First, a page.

It’s a damn shame comic-related movies from DC/Marvel have had nearly 24 opportunities between the two of them before a woman was placed in a leading role. In anything resembling social parity, it should have happened somewhere around movie #12. The first Black lead character will have a similar history and this is simply unconscionable.
Should I boycott Marvel’s Black Panther because it took nearly 20 movies for them to decide representation matters?
NO. Because I want the movie to be successful. I NEED the movie to be successful. Only with their success do other women, other minorities, and other Black heroes get to strut their stuff across the stage.
Will these works be perfect?
Hardly. Deconstructing movies like I have for the last decade, I can assure you, few movies ever get to be entirely entertaining, well-written, socially-relevant, intellectually-satisfying, gender-balanced, culturally-representative, and positively racially-sensitive. The list is too long and Hollywood’s racist/misogynistic roots run too deep.
But they have to start somewhere.
Wonder Woman, no matter what you may think of Gal Gadot as an actress, the movie has proven to be fantastically profitable. Again from Fortune:
“Wonder Woman crushed it at the box office again, pulling in about $57.2 million domestically during its second weekend, according to studio estimates released on Sunday.The superhero film, starring Gal Gadot, has earned $205 million total in the U.S. in the two weeks it has been out. Wonder Woman, which raked in $435 million globally so far, has shown that female-led superhero movies made well are in high demand.”
What this means is more movies with women actors and more movies with women directors will be given an opportunity they previously wouldn’t have been due to misaligned perceptions on the part of the male-oriented leadership of the movie industry.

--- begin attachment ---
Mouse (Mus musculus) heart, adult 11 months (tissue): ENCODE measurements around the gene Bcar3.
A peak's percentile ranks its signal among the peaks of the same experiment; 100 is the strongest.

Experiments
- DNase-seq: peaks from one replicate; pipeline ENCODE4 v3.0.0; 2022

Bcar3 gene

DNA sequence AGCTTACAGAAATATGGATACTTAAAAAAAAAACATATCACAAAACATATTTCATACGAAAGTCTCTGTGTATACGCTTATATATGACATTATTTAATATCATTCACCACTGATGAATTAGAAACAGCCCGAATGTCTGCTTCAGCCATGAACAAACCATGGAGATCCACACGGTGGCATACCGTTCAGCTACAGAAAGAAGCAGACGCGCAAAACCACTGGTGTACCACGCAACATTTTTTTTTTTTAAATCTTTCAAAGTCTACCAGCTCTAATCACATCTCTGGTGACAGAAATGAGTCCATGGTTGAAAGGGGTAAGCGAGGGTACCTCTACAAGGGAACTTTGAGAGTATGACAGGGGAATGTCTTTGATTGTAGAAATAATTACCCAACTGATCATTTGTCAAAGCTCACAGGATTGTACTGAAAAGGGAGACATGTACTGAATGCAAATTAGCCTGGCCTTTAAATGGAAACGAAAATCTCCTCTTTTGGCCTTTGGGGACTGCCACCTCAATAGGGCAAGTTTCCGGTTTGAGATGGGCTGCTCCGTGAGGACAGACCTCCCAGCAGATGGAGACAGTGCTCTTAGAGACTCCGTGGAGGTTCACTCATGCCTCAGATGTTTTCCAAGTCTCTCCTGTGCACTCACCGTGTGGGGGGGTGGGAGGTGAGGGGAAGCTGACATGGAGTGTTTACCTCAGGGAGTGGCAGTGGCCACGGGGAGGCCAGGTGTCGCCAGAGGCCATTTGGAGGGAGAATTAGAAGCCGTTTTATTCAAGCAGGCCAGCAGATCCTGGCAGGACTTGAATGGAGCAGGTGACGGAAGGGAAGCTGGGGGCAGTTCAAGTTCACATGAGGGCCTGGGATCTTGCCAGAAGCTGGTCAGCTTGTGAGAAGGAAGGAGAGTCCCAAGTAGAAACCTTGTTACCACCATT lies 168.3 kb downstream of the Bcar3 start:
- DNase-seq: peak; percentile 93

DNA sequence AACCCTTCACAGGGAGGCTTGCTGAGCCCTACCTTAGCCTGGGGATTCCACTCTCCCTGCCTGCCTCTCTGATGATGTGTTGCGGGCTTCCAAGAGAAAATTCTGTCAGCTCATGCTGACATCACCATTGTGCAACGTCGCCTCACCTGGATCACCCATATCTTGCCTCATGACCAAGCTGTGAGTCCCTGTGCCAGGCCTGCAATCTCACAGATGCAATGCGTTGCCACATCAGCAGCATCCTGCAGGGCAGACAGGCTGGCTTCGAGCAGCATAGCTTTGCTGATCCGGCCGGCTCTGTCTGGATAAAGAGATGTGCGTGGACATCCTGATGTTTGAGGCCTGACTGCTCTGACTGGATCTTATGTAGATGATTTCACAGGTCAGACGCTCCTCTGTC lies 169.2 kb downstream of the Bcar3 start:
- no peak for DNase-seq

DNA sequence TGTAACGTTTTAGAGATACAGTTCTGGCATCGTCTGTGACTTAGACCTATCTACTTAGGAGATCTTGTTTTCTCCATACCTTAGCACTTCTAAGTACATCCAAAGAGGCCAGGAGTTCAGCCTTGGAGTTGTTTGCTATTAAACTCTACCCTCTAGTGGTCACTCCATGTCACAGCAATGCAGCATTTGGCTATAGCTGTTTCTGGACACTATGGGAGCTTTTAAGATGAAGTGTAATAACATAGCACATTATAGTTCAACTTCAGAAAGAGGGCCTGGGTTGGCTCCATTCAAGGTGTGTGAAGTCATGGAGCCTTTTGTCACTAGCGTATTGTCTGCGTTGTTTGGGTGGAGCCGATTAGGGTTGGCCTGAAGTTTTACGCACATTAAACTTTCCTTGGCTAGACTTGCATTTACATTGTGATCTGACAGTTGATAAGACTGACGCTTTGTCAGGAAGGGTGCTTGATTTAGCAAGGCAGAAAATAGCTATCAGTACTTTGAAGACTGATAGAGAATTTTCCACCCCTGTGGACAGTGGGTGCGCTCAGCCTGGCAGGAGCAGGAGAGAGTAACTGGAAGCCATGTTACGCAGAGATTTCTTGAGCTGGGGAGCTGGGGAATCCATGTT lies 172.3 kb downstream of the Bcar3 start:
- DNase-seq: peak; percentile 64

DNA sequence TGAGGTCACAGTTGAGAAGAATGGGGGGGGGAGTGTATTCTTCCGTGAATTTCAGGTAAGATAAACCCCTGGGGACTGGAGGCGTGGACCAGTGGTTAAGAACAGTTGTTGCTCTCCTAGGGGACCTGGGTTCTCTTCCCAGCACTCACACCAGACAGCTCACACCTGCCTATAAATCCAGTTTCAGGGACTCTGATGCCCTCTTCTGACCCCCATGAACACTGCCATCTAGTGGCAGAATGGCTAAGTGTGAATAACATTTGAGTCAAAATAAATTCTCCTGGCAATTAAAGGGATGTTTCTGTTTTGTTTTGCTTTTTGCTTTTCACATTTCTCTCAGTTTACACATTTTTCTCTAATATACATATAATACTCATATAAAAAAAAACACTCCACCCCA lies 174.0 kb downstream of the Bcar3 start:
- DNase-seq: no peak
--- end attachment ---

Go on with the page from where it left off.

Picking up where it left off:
Given the buzz Black Panther has engendered half a year ahead of its release, it seems poised to do the same kind of brisk business because it is addressing a market normally overlooked by the movie industry, deeming it a less than ideal arrangement of a nearly totally Black cast and a Black director doing a Afro-futuristic science fiction style movie.
Why should this matter?
When Black and White pundits find excuses to pan the movie before even seeing it, their belief is this will prevent more movies like these from being made. In the eyes of White supremacists, this is a good thing because no one should have to see a movie with a nearly all-Black cast though the opposite is not only the defacto norm, it has been this way for nearly a hundred years.
Black critics who take this upon themselves to save Black people from a movie created with a character they deem insufficiently Black by way of his origin, are not helping their cause. They are hurting it. When Black actors can’t find work, they are LESS visible, not more. When Black directors can’t find funding, they may fewer movies, with smaller budgets and with more limited fare. Do we really need another New Jack City?